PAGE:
The lack of scientific knowledge of the Zika virus and its impacts are similar to HIV in the early 1980s, warned the director of the Oswaldo Cruz Institute in Rio de Janeiro, Wilson Savino, on Wednesday.
“Back then, the scientific and medical community did not know what was going on until many people had died and considerable research had been undertaken,” Savino told The Guardian.
Meanwhile, Brazilian President Dilma Rousseff is expected to address the Brazilian public Wednesday via national radio and television outlets in efforts to inform the public about preventative measures against the spread of the Zika Virus.
Brazilian cabinet chief Jaques Wagner said on Monday that the purpose of Dilma's speech is to inform people that the only "vaccine" against the mosquito is to eradicate mosquito breeding grounds. Currently, there is no vaccine to prevent, or medicine to treat the disease spread by the bite of an infected Aedes species mosquito.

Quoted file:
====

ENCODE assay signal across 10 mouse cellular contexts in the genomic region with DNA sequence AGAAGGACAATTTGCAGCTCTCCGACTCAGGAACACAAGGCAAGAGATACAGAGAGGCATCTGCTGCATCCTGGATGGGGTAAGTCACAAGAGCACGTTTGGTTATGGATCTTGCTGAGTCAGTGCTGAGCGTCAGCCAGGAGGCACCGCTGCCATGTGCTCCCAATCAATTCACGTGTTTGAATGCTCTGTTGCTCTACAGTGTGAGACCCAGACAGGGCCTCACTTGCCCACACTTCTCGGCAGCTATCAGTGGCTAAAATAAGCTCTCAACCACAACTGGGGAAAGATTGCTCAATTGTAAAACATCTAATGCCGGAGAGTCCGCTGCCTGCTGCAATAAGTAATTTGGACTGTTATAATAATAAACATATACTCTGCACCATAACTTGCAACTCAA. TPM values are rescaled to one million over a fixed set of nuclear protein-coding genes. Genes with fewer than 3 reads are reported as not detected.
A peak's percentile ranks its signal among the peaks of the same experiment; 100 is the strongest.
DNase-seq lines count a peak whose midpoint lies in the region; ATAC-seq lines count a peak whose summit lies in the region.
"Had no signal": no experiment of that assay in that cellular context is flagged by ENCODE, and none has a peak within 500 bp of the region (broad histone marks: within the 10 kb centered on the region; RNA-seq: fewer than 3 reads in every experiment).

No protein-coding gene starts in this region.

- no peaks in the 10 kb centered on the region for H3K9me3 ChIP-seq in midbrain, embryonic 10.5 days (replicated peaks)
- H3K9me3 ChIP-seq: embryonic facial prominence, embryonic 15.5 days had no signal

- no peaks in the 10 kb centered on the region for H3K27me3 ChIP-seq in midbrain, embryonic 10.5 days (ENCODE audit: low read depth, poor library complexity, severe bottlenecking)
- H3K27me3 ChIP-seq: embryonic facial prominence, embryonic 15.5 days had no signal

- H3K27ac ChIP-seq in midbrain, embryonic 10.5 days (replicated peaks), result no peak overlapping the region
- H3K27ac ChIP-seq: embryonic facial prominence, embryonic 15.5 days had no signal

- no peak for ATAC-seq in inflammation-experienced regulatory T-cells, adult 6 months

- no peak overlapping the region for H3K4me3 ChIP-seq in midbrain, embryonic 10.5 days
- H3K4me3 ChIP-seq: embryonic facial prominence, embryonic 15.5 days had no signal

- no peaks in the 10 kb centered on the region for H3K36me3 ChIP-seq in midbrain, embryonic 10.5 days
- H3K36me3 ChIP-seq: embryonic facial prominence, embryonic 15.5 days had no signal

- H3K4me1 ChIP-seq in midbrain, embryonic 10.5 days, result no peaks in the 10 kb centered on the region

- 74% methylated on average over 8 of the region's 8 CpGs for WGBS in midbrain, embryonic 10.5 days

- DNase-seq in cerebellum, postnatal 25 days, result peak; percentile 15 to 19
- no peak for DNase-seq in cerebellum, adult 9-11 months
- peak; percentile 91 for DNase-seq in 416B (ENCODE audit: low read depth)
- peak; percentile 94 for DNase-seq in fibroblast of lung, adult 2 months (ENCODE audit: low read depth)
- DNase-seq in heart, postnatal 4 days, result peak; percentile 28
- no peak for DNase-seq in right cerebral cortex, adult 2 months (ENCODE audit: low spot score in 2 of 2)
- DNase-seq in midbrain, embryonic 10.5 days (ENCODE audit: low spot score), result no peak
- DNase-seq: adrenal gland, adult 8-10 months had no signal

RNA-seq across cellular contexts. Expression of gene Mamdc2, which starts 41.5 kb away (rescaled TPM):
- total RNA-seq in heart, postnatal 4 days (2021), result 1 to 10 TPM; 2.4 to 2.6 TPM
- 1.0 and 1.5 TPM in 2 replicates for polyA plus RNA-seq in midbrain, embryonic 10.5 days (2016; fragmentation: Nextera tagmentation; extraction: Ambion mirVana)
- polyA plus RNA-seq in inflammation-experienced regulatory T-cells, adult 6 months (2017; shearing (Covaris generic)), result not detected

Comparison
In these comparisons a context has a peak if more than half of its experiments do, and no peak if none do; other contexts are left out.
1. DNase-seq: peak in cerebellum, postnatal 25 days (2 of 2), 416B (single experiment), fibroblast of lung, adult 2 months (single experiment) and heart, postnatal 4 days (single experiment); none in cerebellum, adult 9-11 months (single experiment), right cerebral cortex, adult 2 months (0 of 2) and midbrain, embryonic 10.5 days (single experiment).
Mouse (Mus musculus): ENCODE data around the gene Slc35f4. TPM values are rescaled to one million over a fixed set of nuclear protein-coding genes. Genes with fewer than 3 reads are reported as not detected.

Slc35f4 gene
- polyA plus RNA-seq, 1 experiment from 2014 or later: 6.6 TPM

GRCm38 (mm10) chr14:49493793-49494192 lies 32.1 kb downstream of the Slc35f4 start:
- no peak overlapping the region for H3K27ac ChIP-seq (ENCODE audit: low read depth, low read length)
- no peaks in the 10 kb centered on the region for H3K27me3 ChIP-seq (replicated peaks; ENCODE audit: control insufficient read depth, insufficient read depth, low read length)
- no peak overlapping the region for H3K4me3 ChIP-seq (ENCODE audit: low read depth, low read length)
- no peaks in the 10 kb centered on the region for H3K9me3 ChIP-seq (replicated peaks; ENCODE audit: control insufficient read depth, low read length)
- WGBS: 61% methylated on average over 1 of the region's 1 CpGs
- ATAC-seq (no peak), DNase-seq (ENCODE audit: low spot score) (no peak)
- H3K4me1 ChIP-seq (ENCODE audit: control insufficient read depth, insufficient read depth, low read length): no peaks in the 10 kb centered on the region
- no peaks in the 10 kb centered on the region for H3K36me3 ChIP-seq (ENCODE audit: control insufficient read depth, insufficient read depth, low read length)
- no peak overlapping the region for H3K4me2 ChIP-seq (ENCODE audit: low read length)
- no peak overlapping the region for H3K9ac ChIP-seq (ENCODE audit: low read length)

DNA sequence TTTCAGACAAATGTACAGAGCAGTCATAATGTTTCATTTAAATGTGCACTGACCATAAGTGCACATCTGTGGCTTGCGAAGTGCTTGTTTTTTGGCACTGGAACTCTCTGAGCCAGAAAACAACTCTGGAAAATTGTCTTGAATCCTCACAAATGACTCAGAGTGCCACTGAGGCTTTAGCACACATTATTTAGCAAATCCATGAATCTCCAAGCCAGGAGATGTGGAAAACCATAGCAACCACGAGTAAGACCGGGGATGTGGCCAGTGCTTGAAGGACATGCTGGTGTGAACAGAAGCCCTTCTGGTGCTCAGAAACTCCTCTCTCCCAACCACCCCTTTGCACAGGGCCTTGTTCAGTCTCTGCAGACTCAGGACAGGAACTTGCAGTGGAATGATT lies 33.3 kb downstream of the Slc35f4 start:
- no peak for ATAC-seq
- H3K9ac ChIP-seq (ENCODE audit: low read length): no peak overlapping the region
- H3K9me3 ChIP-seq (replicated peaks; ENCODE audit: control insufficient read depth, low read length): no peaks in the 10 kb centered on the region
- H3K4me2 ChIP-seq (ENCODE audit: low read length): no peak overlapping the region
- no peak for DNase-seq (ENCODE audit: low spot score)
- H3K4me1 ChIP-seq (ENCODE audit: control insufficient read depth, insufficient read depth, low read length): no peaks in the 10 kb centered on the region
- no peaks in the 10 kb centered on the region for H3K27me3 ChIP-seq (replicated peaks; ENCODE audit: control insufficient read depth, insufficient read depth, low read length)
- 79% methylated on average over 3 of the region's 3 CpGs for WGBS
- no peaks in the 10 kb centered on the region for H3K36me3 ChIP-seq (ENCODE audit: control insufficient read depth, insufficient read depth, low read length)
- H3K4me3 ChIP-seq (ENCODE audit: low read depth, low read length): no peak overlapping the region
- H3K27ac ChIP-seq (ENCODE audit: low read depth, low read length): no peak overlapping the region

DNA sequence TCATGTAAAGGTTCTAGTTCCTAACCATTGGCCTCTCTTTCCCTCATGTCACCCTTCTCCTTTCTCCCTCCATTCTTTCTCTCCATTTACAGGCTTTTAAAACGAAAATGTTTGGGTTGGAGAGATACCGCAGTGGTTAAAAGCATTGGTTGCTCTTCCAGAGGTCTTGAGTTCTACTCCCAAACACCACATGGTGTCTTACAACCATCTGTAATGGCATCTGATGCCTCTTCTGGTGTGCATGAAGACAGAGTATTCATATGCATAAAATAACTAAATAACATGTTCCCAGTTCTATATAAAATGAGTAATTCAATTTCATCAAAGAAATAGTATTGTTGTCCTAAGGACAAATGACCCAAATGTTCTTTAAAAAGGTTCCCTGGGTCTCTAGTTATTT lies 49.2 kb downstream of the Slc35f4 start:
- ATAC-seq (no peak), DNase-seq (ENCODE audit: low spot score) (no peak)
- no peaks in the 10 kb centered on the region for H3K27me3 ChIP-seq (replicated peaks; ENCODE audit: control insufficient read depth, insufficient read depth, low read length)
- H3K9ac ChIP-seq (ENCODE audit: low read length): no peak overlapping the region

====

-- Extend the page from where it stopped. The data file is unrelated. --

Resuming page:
“This is a major health incident in the history of Brazil. We face a very serious problem for which scientific knowledge is far from sufficient. The scientific community has the responsibility to discover as much as possible as rapidly as possible,” Savino said.
The Ministers of Health of MERCOSUR countries will meet today in Montevideo, Uruguay, for an emergency meeting to analyze the possible responses to the Zika virus.
The Pan-American health Organization said the virus has since spread to 24 countries and territories in the hemisphere.
WATCH: World Health Organisation on Zika Virus